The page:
Parker’s message to Rice graduates: ‘Seek out that which is worth doing’

Former Houston Mayor Annise Parker ’78 discussed the power of failure, what is required of leaders and what people need from each other as she spoke to graduates at Rice University’s 106th commencement May 11 in the Academic Quad.

Annise Parker '78 addresses graduates at the 2019 Commencement. Photo by Tommy LaVergne.

Annise Parker ’78 addresses graduates at Rice’s 106th commencement. Photo by Tommy LaVergne.

“If nothing in your life scares you, if nothing in your life tests your limits or makes you question yourself, you aren’t doing enough, you aren’t pushing yourself enough, you aren’t challenging yourself,” Parker said. “You cannot make progress if you don’t move forward, if you don’t exceed your comfort zone and risk failure. Failure is an option — it has to be, if we’re to grow and learn.”

A native Houstonian, Parker graduated from Rice with a bachelor’s degree in anthropology, psychology and sociology. She served as Houston’s 61st mayor, elected three times, from 2010 to 2016 after spending six years as a City Council member and six more as city controller.

Her career spans the private sector, entrepreneurship, government and not-for-profit leadership. As the first openly gay mayor of a major U.S. city, she was named one of the 100 most influential people in the world by Time magazine in 2010 and was also was ranked No. 7 on the City Mayors Foundation’s 2014 list of the world’s top 10 mayors.

Following an introduction by President David Leebron, Parker told a story about a lesson she learned many years ago while preparing for a rally hosted by Houston’s Gay Political Caucus.

Commencement 2019

The rally was scheduled to take place in a city park following Houston’s annual pride parade, Parker said, and she needed help from an electrical worker to dim the lights before the fireworks show. When the worker found out she was gay, she recalled, he was less than friendly and almost refused to help her. But after a brief conversation and recognition of some of their shared beliefs, the city worker agreed to help her.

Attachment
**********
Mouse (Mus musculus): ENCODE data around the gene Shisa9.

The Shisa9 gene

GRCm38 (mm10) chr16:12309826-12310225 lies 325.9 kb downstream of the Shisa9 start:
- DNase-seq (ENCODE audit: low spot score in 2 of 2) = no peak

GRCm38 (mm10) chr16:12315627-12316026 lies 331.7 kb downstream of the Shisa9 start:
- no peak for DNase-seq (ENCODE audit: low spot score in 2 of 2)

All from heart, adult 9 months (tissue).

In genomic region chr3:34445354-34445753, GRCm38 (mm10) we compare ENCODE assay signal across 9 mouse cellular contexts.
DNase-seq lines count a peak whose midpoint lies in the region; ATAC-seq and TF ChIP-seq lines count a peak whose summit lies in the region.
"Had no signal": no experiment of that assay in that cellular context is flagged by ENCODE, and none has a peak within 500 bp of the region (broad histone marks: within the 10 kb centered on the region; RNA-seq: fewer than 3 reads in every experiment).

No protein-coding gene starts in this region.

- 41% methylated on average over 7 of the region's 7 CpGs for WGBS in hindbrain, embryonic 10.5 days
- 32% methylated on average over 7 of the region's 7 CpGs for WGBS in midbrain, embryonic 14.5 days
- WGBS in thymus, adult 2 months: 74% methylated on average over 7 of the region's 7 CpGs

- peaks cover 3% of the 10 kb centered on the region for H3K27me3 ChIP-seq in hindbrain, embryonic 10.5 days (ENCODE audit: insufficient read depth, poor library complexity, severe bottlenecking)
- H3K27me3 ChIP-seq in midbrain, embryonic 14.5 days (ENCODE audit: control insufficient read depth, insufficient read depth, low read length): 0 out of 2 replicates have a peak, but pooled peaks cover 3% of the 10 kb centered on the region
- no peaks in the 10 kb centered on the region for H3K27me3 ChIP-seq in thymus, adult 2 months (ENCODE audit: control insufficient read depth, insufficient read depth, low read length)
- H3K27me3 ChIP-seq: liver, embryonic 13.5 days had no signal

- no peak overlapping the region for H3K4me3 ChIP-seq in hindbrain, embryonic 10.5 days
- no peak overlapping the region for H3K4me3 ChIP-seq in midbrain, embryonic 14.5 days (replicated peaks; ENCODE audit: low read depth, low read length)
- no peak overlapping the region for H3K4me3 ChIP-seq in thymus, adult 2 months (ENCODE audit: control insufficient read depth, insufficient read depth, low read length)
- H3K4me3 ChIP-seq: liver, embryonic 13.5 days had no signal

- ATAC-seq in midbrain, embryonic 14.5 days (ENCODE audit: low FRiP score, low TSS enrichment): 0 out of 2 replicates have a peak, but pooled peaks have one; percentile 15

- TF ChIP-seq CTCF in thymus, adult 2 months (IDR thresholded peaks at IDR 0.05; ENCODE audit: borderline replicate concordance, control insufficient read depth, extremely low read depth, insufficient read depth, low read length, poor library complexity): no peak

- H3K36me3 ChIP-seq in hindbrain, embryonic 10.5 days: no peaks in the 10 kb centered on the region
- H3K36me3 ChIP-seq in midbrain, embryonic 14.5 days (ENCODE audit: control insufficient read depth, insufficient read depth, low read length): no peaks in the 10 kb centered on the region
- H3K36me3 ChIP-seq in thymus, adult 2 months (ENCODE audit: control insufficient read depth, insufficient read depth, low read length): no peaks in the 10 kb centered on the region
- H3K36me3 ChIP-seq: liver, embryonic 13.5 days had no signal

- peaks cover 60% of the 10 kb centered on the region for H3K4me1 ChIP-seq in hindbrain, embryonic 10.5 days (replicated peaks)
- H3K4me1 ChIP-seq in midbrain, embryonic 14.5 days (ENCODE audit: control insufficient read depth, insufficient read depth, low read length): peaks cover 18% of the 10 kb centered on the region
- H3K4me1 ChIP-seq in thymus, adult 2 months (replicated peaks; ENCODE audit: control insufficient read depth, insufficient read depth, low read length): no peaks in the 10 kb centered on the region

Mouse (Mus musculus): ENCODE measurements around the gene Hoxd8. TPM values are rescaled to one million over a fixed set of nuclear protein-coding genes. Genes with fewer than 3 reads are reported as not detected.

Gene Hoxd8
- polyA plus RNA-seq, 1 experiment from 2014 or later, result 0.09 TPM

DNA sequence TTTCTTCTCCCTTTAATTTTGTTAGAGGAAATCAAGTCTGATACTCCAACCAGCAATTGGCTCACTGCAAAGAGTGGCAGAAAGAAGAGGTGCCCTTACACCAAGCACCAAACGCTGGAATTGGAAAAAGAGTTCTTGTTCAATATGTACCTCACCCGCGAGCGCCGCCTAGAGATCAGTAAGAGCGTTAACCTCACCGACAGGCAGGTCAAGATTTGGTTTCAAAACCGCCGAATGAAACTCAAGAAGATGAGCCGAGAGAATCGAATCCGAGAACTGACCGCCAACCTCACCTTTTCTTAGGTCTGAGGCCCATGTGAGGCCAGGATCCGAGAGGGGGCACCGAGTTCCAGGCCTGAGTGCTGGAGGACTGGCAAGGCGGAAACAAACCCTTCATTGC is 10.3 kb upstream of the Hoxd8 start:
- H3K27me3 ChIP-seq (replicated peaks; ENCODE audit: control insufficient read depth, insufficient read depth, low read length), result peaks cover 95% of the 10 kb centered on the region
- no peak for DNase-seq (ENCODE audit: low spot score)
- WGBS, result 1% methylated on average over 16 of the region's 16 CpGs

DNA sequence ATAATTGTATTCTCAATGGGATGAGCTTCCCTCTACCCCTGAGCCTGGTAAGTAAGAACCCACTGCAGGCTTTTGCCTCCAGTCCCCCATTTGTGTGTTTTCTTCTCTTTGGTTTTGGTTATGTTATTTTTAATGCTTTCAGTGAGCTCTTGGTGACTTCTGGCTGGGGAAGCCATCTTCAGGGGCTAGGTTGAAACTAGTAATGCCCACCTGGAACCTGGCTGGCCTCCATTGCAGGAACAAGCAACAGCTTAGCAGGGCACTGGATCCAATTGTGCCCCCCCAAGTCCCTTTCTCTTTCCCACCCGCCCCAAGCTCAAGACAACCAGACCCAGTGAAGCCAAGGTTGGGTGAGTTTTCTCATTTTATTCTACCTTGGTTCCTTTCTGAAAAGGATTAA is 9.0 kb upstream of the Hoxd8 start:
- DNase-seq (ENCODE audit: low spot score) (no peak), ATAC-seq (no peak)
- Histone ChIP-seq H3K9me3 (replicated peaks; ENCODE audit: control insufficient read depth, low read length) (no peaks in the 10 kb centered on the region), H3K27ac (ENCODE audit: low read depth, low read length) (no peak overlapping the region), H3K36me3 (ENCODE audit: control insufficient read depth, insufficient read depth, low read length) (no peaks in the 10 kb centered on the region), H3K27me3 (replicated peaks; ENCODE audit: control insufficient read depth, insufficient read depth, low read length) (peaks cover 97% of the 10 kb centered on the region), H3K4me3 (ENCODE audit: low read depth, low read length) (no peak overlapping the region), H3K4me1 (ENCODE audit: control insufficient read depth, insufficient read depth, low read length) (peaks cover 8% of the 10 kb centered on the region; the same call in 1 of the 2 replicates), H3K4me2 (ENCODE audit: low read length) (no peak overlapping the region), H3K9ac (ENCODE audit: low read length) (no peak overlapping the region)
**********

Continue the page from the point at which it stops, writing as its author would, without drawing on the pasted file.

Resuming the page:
“I learned some lessons that day that I should have already learned,” Parker said. “You can’t be a leader just when it’s convenient, you cannot assume you know how someone will react and what someone thinks, and when you get knocked down you have to get up and keep trying. But the most important lesson is that if you’re willing to try, you can find a point of connection to anyone. But you have to be willing to try.”

Parker also told a story of mentoring Rice student leaders as part of her work with the Doerr Institute for New Leaders. Rice administrators had turned down a request from the students and they weren’t happy about it.

“We don’t like being told no,” she recalled the students telling her. “We’re used to success.”

Parker said that being accustomed to success is all well and good, “but it’s more important to know how to deal with failure.”

“It’s not because adversity builds character,” she said. “I don’t believe adversity builds character, I think adversity tests character. But leadership is a muscle that needs to be exercised. Leaders have to risk failure.”

A little rain didn't dampen the spirits of the newly minted graduates as they made their ceremonial exit through the Sallyport. Photo by Tommy LaVergne.

A little rain didn’t dampen the spirits of the newly minted graduates as they made their ceremonial exit through the Sallyport. Photo by Tommy LaVergne.

Parker said the students have gained an “invaluable” asset with their newly earned Rice degrees and a world of opportunity surrounding them.